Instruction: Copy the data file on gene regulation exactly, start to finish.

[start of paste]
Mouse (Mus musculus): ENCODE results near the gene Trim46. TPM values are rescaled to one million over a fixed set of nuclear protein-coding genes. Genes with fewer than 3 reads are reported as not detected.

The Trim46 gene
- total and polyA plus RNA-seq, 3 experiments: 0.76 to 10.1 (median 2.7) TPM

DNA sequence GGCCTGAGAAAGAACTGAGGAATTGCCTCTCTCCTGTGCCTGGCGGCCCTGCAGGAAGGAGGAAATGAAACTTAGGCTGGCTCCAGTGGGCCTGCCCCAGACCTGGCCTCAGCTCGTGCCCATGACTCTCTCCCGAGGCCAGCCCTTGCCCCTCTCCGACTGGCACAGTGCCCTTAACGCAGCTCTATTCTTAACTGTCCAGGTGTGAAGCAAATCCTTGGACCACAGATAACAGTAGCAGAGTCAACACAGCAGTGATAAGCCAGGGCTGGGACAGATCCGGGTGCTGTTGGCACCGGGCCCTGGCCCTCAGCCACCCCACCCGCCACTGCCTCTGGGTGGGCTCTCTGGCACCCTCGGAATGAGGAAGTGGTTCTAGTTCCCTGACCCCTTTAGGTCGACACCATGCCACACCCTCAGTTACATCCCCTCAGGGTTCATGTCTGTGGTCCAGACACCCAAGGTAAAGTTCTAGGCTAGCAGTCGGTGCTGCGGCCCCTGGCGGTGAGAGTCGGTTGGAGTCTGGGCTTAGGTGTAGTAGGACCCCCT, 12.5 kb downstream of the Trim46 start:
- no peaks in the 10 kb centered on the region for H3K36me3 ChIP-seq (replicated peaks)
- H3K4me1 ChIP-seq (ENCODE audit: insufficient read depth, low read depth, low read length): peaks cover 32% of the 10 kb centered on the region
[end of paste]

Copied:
Mouse (Mus musculus): ENCODE results near the gene Trim46. TPM values are rescaled to one million over a fixed set of nuclear protein-coding genes. Genes with fewer than 3 reads are reported as not detected.

The Trim46 gene
- total and polyA plus RNA-seq, 3 experiments: 0.76 to 10.1 (median 2.7) TPM

DNA sequence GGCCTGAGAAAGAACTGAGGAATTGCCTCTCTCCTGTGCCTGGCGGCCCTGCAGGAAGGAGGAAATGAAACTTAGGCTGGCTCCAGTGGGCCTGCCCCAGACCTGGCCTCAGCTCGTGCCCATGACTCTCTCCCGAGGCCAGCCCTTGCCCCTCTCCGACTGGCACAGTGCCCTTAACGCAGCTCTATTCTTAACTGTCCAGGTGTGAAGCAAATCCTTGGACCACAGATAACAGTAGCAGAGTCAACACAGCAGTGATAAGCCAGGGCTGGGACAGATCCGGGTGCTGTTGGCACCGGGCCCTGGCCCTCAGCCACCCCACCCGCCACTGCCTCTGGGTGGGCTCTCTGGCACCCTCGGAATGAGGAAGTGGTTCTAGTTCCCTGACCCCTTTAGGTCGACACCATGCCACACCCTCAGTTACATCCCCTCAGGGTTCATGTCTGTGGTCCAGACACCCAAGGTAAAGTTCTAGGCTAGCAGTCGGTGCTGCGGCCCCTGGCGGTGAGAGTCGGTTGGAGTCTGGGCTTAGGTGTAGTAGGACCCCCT, 12.5 kb downstream of the Trim46 start:
- no peaks in the 10 kb centered on the region for H3K36me3 ChIP-seq (replicated peaks)
- H3K4me1 ChIP-seq (ENCODE audit: insufficient read depth, low read depth, low read length): peaks cover 32% of the 10 kb centered on the region